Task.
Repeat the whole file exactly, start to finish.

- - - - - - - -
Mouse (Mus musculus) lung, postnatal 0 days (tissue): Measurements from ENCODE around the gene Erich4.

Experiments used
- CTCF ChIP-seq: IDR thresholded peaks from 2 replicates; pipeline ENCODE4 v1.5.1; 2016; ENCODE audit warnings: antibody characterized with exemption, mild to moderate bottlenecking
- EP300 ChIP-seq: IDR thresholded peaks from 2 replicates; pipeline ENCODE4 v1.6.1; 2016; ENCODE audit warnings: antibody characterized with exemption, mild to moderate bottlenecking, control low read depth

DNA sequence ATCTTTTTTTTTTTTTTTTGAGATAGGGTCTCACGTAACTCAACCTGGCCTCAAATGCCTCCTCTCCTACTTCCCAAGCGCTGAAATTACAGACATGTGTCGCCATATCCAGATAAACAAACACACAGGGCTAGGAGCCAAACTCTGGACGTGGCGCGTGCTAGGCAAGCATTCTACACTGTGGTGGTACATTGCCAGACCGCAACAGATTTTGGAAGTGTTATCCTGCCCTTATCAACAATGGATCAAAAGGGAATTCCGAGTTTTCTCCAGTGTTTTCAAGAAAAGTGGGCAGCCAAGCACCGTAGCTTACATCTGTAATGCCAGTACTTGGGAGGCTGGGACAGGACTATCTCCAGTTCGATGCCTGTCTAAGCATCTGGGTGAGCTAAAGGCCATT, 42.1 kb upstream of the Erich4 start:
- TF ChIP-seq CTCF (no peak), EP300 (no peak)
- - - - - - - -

Mouse (Mus musculus) lung, postnatal 0 days (tissue): Measurements from ENCODE around the gene Erich4.

Experiments used
- CTCF ChIP-seq: IDR thresholded peaks from 2 replicates; pipeline ENCODE4 v1.5.1; 2016; ENCODE audit warnings: antibody characterized with exemption, mild to moderate bottlenecking
- EP300 ChIP-seq: IDR thresholded peaks from 2 replicates; pipeline ENCODE4 v1.6.1; 2016; ENCODE audit warnings: antibody characterized with exemption, mild to moderate bottlenecking, control low read depth

DNA sequence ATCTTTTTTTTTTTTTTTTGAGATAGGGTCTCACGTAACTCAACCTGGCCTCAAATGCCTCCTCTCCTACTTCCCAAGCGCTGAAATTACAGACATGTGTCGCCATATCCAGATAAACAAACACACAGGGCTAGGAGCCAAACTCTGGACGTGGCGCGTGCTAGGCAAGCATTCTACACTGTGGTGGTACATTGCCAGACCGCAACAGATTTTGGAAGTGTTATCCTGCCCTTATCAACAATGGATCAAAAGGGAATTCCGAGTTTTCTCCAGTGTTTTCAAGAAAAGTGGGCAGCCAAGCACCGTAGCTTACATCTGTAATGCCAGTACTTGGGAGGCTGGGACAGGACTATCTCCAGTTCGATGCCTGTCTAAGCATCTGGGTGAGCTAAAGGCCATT, 42.1 kb upstream of the Erich4 start:
- TF ChIP-seq CTCF (no peak), EP300 (no peak)